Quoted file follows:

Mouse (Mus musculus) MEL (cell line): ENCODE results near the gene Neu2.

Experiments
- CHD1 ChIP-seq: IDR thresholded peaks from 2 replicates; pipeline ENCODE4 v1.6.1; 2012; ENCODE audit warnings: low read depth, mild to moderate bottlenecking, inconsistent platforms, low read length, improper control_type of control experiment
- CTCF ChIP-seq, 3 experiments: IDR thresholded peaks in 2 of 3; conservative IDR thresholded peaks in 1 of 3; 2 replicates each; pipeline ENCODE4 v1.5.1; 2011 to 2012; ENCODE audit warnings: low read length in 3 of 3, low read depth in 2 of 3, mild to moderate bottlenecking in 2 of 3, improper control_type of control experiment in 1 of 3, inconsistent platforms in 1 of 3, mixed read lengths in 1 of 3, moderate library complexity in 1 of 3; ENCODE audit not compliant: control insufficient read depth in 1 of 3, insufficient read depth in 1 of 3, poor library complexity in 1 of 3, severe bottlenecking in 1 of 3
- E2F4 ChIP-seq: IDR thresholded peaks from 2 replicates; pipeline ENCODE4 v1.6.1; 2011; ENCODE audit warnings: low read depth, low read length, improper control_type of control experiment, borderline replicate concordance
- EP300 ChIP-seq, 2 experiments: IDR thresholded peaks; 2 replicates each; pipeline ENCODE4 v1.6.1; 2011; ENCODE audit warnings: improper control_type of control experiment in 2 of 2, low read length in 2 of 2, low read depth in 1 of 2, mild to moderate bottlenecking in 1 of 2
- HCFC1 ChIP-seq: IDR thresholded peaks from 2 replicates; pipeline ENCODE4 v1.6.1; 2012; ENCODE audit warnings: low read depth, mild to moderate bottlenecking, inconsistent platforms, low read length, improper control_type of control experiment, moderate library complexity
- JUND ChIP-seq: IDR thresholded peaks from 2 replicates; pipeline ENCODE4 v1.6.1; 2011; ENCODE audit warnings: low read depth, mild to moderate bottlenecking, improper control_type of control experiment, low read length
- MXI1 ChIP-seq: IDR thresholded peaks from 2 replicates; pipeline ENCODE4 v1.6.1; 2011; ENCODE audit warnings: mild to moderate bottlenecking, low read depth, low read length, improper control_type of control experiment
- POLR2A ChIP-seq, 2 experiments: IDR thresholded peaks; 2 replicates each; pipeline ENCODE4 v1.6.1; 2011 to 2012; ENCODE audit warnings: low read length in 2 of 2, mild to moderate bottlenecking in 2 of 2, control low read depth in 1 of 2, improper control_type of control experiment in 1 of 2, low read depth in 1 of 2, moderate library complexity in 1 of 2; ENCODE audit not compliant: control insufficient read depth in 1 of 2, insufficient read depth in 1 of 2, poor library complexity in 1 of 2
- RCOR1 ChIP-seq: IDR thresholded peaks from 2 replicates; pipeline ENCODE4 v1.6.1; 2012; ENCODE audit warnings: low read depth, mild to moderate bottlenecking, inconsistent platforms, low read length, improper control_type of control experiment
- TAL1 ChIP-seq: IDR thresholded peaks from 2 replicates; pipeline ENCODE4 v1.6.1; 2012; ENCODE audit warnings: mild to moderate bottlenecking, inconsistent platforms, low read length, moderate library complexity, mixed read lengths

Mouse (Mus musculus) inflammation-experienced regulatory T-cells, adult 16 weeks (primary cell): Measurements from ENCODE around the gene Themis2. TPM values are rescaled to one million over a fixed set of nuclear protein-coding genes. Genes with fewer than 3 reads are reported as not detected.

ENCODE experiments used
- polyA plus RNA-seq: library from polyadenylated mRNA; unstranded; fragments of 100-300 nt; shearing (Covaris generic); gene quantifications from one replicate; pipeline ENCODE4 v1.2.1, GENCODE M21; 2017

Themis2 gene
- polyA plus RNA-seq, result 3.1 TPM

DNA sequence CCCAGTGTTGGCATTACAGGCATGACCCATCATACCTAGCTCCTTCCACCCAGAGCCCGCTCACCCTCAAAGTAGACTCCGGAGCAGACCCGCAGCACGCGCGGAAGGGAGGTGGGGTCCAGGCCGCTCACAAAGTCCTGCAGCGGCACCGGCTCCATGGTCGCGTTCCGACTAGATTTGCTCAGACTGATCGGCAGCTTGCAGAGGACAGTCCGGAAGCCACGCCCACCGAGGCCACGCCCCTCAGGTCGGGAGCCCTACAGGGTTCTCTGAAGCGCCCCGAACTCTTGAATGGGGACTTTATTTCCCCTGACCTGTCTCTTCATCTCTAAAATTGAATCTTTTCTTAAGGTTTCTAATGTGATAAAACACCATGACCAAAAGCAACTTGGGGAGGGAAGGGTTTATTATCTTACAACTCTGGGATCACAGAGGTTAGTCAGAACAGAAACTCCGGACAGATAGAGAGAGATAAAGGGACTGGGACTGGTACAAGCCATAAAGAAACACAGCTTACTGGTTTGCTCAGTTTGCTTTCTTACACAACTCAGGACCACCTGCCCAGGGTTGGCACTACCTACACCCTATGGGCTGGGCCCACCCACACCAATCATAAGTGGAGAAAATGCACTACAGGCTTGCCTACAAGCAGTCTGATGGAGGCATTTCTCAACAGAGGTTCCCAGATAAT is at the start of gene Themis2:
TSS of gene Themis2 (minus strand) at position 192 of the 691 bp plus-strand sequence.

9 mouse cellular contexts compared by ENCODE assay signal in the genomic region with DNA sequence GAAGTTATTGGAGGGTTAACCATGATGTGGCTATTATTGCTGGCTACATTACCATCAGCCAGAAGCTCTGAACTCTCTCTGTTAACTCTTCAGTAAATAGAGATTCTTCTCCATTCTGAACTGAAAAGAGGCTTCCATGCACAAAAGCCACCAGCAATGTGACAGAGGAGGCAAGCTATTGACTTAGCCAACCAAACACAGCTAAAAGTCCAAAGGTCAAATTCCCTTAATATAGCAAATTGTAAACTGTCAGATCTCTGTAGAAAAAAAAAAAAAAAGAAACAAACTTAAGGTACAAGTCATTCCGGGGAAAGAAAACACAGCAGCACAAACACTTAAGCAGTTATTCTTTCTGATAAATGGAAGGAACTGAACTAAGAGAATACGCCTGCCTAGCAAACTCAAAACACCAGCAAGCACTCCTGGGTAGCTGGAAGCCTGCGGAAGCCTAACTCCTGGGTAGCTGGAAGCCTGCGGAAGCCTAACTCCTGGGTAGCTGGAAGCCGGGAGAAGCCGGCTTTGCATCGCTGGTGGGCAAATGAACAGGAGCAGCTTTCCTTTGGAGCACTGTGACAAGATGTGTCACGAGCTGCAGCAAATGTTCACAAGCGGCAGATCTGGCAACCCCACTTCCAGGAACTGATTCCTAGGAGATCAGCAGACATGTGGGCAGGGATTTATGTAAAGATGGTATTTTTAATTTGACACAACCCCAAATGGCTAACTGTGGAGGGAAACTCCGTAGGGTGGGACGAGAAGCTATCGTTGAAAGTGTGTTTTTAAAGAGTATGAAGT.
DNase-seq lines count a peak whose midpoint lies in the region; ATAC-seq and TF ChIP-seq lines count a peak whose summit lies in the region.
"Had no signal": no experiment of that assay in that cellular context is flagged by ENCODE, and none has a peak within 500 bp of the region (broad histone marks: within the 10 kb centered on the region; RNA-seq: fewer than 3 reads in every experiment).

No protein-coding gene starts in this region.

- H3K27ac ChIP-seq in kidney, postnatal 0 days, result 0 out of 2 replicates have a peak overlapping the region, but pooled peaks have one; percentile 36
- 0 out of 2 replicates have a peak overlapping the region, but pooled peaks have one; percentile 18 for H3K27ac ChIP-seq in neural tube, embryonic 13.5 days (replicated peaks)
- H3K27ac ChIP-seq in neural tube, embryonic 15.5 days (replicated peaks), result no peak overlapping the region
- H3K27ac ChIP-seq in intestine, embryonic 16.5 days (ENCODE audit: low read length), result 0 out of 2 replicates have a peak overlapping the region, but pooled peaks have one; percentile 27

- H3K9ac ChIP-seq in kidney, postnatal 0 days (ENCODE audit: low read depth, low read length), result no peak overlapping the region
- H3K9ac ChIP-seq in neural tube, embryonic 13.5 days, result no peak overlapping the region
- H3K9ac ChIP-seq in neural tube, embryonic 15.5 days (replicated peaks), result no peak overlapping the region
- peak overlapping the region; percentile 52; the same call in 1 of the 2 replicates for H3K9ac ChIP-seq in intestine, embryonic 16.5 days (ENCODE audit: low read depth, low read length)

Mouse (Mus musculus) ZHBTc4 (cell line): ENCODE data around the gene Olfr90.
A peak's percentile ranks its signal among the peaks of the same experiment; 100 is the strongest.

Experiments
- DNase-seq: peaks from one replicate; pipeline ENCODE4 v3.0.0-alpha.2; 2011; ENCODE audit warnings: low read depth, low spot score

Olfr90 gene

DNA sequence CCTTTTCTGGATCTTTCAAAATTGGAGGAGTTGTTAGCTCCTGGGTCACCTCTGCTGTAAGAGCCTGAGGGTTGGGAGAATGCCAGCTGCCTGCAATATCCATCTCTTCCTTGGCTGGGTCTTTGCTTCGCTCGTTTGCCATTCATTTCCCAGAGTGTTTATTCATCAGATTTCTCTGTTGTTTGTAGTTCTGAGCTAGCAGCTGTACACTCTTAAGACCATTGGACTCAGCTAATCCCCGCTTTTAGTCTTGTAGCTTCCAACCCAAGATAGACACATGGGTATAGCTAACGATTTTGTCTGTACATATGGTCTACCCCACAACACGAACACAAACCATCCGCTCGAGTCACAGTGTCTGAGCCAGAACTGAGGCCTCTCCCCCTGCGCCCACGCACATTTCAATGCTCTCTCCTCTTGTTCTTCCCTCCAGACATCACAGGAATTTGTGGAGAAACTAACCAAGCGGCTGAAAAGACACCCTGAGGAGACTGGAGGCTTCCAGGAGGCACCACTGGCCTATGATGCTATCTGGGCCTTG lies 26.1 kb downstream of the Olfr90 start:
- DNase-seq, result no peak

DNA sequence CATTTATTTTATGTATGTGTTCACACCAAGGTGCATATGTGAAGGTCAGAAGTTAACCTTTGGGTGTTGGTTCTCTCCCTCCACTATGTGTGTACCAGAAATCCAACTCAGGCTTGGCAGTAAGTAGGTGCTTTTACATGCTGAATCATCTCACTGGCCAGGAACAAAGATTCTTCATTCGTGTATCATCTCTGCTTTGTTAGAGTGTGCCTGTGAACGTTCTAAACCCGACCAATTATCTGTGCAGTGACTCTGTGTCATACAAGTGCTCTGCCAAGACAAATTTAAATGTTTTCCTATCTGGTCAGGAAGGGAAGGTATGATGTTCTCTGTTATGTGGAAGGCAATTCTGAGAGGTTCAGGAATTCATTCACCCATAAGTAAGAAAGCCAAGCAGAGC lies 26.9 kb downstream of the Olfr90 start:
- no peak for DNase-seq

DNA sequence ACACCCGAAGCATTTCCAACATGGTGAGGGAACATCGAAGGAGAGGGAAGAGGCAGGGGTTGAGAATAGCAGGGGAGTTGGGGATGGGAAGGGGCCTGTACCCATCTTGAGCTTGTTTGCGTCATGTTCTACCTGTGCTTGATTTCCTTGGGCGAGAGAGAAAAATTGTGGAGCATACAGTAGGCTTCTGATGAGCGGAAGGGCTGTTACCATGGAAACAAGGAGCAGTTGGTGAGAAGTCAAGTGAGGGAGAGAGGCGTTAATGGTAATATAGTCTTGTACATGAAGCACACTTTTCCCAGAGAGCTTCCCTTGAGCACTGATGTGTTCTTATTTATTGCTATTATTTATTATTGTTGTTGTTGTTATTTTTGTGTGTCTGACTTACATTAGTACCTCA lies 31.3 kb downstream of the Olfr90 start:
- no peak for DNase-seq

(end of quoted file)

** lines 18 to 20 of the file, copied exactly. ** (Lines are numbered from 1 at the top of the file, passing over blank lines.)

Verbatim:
DNA sequence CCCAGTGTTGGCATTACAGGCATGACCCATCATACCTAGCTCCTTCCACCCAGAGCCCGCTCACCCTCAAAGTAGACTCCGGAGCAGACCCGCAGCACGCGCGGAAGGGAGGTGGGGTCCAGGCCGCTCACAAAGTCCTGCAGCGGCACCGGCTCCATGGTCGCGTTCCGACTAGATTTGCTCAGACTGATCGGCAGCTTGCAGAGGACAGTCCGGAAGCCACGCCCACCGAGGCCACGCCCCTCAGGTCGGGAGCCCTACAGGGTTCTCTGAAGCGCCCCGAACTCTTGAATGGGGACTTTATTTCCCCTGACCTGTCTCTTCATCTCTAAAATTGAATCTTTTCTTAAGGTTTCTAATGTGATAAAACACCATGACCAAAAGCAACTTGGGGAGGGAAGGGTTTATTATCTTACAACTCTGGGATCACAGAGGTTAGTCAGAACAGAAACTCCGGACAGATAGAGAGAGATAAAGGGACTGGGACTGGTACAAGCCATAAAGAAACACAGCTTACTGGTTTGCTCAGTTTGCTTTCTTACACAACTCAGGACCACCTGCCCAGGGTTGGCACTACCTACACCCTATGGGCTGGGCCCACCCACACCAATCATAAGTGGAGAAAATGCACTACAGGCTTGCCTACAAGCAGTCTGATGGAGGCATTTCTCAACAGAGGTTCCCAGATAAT is at the start of gene Themis2:
TSS of gene Themis2 (minus strand) at position 192 of the 691 bp plus-strand sequence.

9 mouse cellular contexts compared by ENCODE assay signal in the genomic region with DNA sequence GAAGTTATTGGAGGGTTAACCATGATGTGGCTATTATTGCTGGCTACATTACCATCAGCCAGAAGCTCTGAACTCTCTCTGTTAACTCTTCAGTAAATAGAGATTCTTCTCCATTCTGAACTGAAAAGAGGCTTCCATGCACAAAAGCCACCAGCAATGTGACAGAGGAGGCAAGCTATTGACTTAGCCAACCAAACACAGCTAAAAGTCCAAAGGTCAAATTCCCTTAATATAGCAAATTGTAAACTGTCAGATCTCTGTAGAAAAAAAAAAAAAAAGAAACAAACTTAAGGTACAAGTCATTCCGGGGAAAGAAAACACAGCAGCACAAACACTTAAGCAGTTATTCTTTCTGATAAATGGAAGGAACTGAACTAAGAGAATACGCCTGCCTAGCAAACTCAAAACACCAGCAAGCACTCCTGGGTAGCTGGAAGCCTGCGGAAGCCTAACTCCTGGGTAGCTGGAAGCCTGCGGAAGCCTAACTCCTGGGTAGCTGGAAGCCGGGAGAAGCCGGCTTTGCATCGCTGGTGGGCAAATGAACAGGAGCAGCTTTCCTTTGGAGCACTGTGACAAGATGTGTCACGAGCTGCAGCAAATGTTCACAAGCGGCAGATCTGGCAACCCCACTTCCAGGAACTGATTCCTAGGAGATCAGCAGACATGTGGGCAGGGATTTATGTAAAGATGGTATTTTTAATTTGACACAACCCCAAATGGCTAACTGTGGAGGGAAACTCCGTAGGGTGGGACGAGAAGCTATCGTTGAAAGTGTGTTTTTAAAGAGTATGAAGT.